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Boreal Community Media

Keeping Cook County Safe - A Conversation with a U.S. Forest Service Crew

Jun 09, 2021 11:48PM ● By Editor

US Forest Service employees:  Rory, on the left, has 20 years of experience.  Shane, pictured on the right, has 17 years of experience.  Photo by Boreal Community Media.  


Exclusive to Boreal Community Media - June 10, 2021

We have all seen those traveling fire crews around the County in the summer, many of us wondering where they are from and what their job all entails.  Boreal Community Media was fortunate enough to talk with Rory Anderton, a U.S Forest Service Crew Supervisor at the end of his shift on Wednesday afternoon.  

Rory has a total of 10 crew members, which is called a Wildland Fire Module, with all different levels of experience.  The least experienced on his crew is 3 years, and the top level (himself) has 20 years of experience.  Rory calls Idaho home.  He has been here in Cook County for the past six days.  He said that assignments are generally for 14 days.  With travel on each end being away from home can go up to 19 days.  

When asked about his background and training, Rory said that he went to basic fire school in 2002 in Idaho.  Every year, all crew members must pass a WCT, which stands for a Work Capacity Test.  They must also attend classes throughout the year.  Many local tech colleges have fire schools.  If a person gets hired on and has not had that training, the Forest Service will send them through it, although most hires have already completed the educational requirements.  

There are opportunities to advance in their fire fighting careers.  All crew members start off at Firefighter 2, then move up to Firefighter 1, then crew boss, then continue up the ladder if they wish to grow in their career.  Different facets within the Forest Service can be on fuels (prescribed burns) and prevention (education on preventing wildfires)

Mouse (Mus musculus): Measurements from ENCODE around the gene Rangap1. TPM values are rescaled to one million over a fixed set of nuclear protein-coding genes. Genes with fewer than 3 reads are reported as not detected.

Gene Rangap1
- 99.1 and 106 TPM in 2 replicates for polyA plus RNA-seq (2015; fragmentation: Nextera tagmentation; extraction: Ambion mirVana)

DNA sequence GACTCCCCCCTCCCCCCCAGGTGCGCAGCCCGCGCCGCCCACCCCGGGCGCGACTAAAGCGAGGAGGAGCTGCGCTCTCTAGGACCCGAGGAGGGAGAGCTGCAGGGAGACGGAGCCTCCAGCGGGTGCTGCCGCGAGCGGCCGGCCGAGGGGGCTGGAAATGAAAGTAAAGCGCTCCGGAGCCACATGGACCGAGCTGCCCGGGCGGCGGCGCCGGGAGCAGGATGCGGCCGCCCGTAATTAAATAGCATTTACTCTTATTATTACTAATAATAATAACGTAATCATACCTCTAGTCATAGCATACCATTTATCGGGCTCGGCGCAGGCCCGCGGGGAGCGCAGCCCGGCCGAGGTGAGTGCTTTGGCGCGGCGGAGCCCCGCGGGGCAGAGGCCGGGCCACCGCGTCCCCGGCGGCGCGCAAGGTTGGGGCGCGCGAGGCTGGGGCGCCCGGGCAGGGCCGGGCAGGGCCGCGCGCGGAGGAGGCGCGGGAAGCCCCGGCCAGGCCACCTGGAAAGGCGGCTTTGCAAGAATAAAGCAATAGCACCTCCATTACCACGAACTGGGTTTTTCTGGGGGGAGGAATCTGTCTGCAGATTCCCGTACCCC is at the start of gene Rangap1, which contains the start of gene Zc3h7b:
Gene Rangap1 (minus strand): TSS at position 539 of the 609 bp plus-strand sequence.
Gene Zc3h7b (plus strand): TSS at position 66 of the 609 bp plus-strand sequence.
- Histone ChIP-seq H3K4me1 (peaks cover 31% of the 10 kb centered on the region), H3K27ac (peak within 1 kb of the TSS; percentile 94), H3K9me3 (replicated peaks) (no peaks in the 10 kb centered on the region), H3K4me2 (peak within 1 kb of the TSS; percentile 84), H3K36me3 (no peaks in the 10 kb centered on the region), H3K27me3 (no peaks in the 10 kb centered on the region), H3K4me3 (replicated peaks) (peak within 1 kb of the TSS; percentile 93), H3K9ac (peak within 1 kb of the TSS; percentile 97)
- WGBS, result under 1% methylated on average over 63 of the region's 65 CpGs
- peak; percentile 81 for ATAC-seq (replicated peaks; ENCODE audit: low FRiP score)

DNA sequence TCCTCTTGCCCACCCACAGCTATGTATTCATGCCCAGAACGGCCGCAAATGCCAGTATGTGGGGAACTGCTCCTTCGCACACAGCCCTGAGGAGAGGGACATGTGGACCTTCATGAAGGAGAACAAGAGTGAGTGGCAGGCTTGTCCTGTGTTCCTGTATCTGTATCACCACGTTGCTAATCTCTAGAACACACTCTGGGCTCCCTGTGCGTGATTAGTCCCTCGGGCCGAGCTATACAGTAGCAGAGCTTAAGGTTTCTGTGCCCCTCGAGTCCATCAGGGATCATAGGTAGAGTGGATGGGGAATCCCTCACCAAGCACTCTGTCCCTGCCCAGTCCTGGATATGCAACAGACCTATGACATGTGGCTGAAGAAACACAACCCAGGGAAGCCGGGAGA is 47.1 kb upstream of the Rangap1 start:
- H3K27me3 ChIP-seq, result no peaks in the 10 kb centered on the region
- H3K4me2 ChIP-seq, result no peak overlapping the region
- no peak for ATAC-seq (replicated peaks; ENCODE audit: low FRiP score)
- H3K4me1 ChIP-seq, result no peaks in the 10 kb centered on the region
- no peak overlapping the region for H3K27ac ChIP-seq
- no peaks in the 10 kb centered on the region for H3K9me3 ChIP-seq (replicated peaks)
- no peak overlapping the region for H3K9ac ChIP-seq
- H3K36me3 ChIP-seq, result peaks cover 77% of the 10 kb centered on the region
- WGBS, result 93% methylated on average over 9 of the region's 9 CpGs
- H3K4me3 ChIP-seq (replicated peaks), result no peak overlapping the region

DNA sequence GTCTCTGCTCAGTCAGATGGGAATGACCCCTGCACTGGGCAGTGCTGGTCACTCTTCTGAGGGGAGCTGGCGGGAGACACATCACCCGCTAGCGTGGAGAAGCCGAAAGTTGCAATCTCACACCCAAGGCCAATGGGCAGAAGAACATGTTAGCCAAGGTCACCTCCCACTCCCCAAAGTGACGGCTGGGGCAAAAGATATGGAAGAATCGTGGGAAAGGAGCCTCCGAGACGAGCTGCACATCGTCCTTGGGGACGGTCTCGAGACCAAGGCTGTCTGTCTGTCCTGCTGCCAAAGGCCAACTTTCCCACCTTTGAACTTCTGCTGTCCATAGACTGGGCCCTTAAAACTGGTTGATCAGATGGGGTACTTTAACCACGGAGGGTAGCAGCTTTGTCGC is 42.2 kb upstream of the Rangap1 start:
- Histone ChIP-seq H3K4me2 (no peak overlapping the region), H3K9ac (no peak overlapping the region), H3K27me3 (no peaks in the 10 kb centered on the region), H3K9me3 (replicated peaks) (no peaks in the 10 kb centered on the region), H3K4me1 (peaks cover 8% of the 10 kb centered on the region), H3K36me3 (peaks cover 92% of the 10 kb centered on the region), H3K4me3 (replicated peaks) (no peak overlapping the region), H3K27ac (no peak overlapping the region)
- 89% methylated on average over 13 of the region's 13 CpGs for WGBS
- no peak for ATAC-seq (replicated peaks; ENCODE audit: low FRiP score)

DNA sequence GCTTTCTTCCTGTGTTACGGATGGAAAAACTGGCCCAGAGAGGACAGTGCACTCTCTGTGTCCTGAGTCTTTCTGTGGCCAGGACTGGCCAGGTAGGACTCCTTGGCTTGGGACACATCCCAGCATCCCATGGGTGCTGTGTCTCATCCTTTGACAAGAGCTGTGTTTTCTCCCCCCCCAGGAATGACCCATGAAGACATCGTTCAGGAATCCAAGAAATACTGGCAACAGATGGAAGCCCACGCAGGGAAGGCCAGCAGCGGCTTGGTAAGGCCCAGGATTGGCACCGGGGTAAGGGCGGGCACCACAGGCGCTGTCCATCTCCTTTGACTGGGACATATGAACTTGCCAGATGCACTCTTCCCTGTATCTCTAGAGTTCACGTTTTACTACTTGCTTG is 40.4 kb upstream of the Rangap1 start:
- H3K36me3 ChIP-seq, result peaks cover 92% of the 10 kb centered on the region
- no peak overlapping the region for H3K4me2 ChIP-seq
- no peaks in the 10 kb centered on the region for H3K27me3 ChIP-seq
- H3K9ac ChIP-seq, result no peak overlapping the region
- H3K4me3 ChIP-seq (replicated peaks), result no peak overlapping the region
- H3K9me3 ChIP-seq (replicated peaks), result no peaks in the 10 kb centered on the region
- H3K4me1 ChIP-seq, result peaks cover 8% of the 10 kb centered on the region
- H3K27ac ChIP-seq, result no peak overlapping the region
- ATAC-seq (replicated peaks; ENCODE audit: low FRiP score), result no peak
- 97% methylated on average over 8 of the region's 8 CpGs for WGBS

Rory’s busy season starts in April.  Traveling starts around the end of May and continues through November.  He works end seasons as well, doing prescribed burns back in his home state of Idaho.  

After that, he finally gets about 3-4 months off to spend time with his wife and two young daughters.  He said that although it’s stressful for his family when he is away, they accept it and are proud of him and what he does. 

Rory stated that anyone who spends enough time in this job has close calls, but that they learn from those situations.  “We call them slides, and we utilize them to be better at the job and not be in that situation again”.  He summed it up by saying “It happens and you learn from it”.  

When asked about what motivated him to choose such a grueling career, he quickly replied, “I grew up loving being in the outdoors.  When I started, it was a really hard career to get into.  I tried for two years and finally got hired.  Once I did, I was hooked”.  

A typical daily schedule for Rory and his crew consists of the following routine:

  • Physical fitness:  The crew is allowed one hour to work out (hike, run, or work out)

  • Briefing with whole crew:  Discuss the weather for day and projects that need to be done

  • Discuss current fire warnings.

  • Go out and do project work 

  • Be available for initial attacks.  If a fire breaks out, they must leave the project and go put out fires.  They are given direction from dispatch where to go.  Sometimes this takes 2 days, whereas out west they can be out for a full 14 days putting out fires.  

Rory’s advice to anyone considering a career with the Forest Service:  A good way to get hired on is to take an EMT course, find a rookie school (basic fire school), apply through USA jobs online, and be patient.  He said that the process is really spread out.  A person may apply in November for a job and not get hired until April.  

“Look long term, be patient, and call”, said Rory.  He shared that he usually hires the guys who call a lot or stop by to visit, as it shows that they have a genuine interest in being hired. 

The final question asked was how the crews are doing with all of Cook County’s black flies that have been out in full force these past two weeks.  Rory laughed and replied that each place has its own special thing that bites or pokes at you.  In this case, they are using bug spray, and as always, doing their best.  




 







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